Consumer Behaviour

Topics: Maslow's hierarchy of needs, Advertising, Decision making Pages: 32 (10240 words) Published: April 17, 2013



Chapter Objectives
• To understand the consumer decision-making process and how it varies for different types of purchases. • To understand various internal psychological processes, their influence on consumer decision making, and implications for advertising and promotion. • To understand the similarities and differences of target market and target audience. • To understand the various options for making a target audience decision for marketing communication.

Marketers Seeking 50-Plus Consumers
Nintendo is famous for its video games. DaimlerChrysler features a wide selection of car brands. Tabi is known for its classic women’s clothing. While seemingly unrelated, these brands have recently shared a similar strategy. As these established companies expanded beyond their current customer base, each brand attempted new marketing communication programs containing a more emotional message aimed at the 50-plus demographic. The 50-plus crowd not only is a sizable market, but also is a very lucrative one; they control 55 percent of all discretionary spending in Canada due to their relatively high net worth. And while the brands all looked toward the fifty-plus market, additional segmentation based on an understanding of consumer behaviour revealed subtle differences in their approach. For Nintendo, the saturated youth market proved to be a no-growth avenue. With industry sales hitting the billion-dollar level, penetration levelling off at 30 percent of Canadian homes, and research indicating that 75 percent of teens perceived lower interest in gaming, Nintendo looked to new users. However, convincing 50-plus consumers of the value of buying a device to play “brain-training” games like Sudoku on a hand-held device appeared to be a significant communication challenge because these consumers use iPods, cell phones, and PDAs. DaimlerChrysler marketed its new vehicles— the Chrysler 300, Dodge Magnum, and Dodge Charger—to the older crowd as well, but diverged the communication plans according to different consumer behaviour considerations. For example, its Dodge ads conveyed the benefits of value and distinctive styling, while Chrysler expressed a luxurious styling. Moreover, despite both brands targeting the 50-plus market, alternate media appeared promising as Chrysler consumers leaned toward talk radio, theatre, and dramas, while Dodge consumers yearned for classic rock, movies, and sitcoms. Tabi took the targeting in its own direction by breaking the older age demographic into several different “personality cohorts” reflecting many lifestyles. As this influenced product selection in the store, Tabi used this approach in its advertising and other promotional tools. Tabi sought to find new fashion models, and ran a contest in conjunction with Canadian Living with the intention of selecting three women who represented Tabi customers. Sources: Lisa D’Innocenzo, “Boom Goes Your Brand,” Strategy Magazine, May 2006, p. 33; Michelle Halpern, “Mind Games,” Marketing Magazine, April 10, 2006; and Sylvain Desofosses, “Shifting Values,” Marketing, September 11, 2006.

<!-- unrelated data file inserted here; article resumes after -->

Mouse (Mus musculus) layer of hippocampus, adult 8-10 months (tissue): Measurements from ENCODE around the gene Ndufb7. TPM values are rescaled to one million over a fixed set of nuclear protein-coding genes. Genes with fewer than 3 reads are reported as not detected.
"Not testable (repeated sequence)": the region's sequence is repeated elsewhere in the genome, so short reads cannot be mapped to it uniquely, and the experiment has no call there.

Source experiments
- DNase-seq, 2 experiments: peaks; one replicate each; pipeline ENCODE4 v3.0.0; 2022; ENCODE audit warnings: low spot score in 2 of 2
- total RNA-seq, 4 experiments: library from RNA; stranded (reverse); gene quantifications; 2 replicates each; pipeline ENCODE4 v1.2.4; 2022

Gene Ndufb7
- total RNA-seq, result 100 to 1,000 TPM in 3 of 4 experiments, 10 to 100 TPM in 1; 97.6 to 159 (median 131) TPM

1. Why do marketers tend to overlook older consumers? 2. Explain some reasons why older consumers are good markets.

Part 1 Understand Integrated Marketing Communications

The companies described in the opening vignette reveal that the development of effective marketing communication programs begins with understanding why consumers behave as they do. This understanding helps marketers to know how to encourage new consumers to buy a product (e.g., Nintendo), what to emphasize in communications to specific audiences (e.g., DaimlerChrysler), and which types of IMC tools might be used (e.g., Tabi). These types of communication problems or opportunities, and others, can be addressed with a thorough understanding of consumer behaviour. It is beyond the scope of this text to examine consumer...
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